Question. What became of Colonel Waring's cavalry after that?
Answer. At the next place I saw it was in the open field near the bridge, where the reorganization was supposed to be going on.
Question. What order did you make for the safety of the trains?
Answer. When I went to the rear to provide, amongst other things, for the safety of the train, the train had been reported to me, on inquiry, to be one mile ang at the bridge, about a half to three-quarters of a mile in rear of the line, I met the head of the train, to my surprise. The whole column appeared to have made a general move to get up. I then directed an aide-de- camp, Lieutenant Calkins, to see that the train was turned around and held ready to move to the rear in case that it became necessary.
Question. When the retreat actually took place did or did not the train obstruct the retreat?
Answer. It did not obstruct the retreat proper, nor would it have done so on ordinary roads and in ordinary weather. But the road became jammed with those flying from the field, the teamsters became panic-stricken, and the moment they had any trouble with the wagons they jumped down and cut out a mule and let the wagon stand, which soon blocked the road. I had strong hopes, and ordered it parked on the first open ground that could be found beyond the white house, a mile and a half in rear of the battle-field, and where I hoped to be able to make a stand, with a view to issuing rations and ammunition and then destroying the train, thinking we could hold the enemy in check until night and then do it. But the enemy pushed us so hard that I was obliged to move the train on again, with the hope of parking it farther on that night. This was the main train; at this time some of the wagons were stuck near the battle-field.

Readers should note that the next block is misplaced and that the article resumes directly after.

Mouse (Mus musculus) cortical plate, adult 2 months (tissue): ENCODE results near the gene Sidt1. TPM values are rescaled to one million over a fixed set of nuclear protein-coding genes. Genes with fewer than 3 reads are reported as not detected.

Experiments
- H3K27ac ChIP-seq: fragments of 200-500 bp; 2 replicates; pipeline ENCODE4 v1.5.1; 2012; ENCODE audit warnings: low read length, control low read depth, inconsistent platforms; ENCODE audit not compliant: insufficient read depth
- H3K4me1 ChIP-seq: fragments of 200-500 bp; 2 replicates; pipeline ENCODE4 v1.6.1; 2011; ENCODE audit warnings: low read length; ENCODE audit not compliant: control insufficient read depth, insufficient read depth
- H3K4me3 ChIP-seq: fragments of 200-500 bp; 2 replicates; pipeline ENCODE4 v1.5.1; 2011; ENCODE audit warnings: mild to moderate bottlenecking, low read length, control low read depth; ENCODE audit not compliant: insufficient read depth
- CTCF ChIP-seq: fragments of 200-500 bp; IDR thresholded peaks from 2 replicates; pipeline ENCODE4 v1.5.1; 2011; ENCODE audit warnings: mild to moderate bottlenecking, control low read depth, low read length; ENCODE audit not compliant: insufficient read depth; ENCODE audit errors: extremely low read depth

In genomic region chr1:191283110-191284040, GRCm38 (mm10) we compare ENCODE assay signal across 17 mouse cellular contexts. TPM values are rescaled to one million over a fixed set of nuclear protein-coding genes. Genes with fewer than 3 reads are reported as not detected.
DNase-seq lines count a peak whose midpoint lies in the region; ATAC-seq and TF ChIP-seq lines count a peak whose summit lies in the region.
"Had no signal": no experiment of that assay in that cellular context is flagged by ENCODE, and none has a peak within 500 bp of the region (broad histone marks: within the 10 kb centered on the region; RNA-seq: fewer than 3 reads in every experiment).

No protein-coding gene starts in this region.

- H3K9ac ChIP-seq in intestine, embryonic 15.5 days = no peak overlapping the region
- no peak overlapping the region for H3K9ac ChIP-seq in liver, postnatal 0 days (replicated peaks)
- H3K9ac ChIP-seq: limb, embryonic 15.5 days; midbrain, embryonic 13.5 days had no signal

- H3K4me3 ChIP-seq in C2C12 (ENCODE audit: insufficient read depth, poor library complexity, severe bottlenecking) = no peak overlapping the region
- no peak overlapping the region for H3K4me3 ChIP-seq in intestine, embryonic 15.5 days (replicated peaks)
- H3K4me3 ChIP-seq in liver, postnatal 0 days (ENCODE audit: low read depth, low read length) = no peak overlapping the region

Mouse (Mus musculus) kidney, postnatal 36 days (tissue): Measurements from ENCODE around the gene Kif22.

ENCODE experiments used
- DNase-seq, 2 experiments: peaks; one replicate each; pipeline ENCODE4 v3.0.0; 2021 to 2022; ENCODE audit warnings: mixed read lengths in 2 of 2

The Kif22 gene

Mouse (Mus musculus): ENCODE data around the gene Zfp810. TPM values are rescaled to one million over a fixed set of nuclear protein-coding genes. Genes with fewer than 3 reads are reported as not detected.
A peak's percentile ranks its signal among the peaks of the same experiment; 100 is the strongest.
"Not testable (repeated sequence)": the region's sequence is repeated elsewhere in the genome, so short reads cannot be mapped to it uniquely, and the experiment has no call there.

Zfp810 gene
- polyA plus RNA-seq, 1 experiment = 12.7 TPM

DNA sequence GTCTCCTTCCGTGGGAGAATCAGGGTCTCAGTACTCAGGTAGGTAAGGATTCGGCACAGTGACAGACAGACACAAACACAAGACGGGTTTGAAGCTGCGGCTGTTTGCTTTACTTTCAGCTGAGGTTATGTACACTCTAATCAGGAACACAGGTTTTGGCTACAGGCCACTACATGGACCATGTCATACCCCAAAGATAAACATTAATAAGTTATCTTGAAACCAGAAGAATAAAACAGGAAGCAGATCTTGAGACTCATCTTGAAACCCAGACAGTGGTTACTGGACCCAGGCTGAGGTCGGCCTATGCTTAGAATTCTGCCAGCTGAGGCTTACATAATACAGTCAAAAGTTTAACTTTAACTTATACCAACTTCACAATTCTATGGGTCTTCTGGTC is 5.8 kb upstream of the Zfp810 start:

Question. How far from the line of battle was the train captured?
Answer. It was not captured at all in a proper sense of the word. It was left standing, a wagon here and a wagon there, or wherever the teamsters would desert it, for ten miles, especially in the bottom of the Hatchie, which was a very bad place.
Question. Did or did not your train fall into the hands of the enemy?
Answer. I presume it did, as we did not bring it away. Many of the wagons were burned by orders. I ordered that they should be burned wherever they obstructed the road.
Question. How many wagons did you return to Memphis?
Answer. None that I know of; I think none.
Question. During the retreat to Collierville were the regiments restored to good order, or did they retreat in confusion?
Answer. No, sir; the regiments were restored to order at Ripley by 7 o'clock the next morning. The brigades were reorganized and restored to a respectable condition.
Question. Were you closely pursued on the retreat, and with what results?
Answer. The column moved out of Ripley on the retreat, on the Salem road, at 7 o'clock on the morning of the 11th, preceded by the cavalry. I moved out myself to the infantry. All was quiet in the rear as far as we could hear. When we had got half a mile probably from town we began to hear the firing of the enemy at the rear, but it was distant and desultory and the column moved on in good order. The rear of the infantry column was pretty heavily attacked at Ripley, as I learned afterward by the report of officers. From time to time the word came to me that the rear was being strongly pressed, and I would re-enforce it with such companies or parts of regiments as I could find had ammunition, and once they pressed so strongly that I ordered a brigade of infantry to form line, which was not done, however, because Colonel McMillen reported, after trying, that he found it impossible to do so for the want of ammunition. All that we could do therefore to protect the rear was to keep the column so moving that the enemy could not accumulate upon it.
Question. How many guns did you lose?
Answer. Fourteen in all. We had sixteen guns and four mountain howitzers. I think the ammunition train was lost in a body with the exception of one wagon.